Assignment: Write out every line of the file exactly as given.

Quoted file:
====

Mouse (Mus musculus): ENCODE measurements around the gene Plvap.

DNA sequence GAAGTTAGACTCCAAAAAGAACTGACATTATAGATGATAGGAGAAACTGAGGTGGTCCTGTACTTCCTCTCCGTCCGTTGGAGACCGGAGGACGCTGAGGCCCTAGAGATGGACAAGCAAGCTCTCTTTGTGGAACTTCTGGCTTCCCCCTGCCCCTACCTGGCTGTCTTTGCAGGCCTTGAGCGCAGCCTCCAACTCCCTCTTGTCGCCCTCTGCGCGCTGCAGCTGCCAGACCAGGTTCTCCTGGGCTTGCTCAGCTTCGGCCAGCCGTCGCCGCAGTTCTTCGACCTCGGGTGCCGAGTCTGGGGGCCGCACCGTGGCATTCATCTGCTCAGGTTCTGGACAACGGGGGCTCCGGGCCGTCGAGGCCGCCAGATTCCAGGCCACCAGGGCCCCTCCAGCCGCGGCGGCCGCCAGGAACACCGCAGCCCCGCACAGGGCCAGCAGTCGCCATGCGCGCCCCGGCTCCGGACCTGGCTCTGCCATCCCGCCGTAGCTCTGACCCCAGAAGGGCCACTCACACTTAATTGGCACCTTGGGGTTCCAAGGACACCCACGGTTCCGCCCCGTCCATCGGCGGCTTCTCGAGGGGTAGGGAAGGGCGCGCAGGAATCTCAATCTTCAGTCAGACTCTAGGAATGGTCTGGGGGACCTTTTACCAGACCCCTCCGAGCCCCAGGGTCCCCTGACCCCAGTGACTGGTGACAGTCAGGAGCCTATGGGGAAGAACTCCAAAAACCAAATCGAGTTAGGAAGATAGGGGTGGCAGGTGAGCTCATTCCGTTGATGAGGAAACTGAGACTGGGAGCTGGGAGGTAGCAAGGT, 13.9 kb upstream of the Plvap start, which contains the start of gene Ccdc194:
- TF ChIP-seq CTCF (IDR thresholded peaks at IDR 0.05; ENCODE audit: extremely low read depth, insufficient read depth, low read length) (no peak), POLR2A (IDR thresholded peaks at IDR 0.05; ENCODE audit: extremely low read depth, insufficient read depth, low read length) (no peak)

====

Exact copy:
Mouse (Mus musculus): ENCODE measurements around the gene Plvap.

DNA sequence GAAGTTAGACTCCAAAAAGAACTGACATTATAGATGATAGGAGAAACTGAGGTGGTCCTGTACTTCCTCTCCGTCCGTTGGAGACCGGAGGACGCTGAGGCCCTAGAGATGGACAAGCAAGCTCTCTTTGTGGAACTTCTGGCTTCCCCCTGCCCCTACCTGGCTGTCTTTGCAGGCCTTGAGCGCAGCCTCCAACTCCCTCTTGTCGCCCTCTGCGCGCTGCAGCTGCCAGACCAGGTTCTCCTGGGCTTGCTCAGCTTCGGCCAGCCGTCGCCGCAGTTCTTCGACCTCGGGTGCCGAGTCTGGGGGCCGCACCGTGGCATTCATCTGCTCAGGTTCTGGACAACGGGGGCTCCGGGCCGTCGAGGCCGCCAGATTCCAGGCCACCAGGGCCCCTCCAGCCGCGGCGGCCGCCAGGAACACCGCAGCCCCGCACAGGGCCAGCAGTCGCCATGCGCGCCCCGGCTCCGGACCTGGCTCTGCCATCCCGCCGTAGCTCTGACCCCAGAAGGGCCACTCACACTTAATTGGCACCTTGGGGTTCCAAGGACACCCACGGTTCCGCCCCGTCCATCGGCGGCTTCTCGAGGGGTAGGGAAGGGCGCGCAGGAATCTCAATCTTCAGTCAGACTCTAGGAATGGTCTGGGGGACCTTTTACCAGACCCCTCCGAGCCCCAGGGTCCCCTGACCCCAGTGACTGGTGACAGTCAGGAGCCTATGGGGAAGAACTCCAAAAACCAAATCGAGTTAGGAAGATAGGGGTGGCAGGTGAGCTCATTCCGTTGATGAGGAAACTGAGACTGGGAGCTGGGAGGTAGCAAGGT, 13.9 kb upstream of the Plvap start, which contains the start of gene Ccdc194:
- TF ChIP-seq CTCF (IDR thresholded peaks at IDR 0.05; ENCODE audit: extremely low read depth, insufficient read depth, low read length) (no peak), POLR2A (IDR thresholded peaks at IDR 0.05; ENCODE audit: extremely low read depth, insufficient read depth, low read length) (no peak)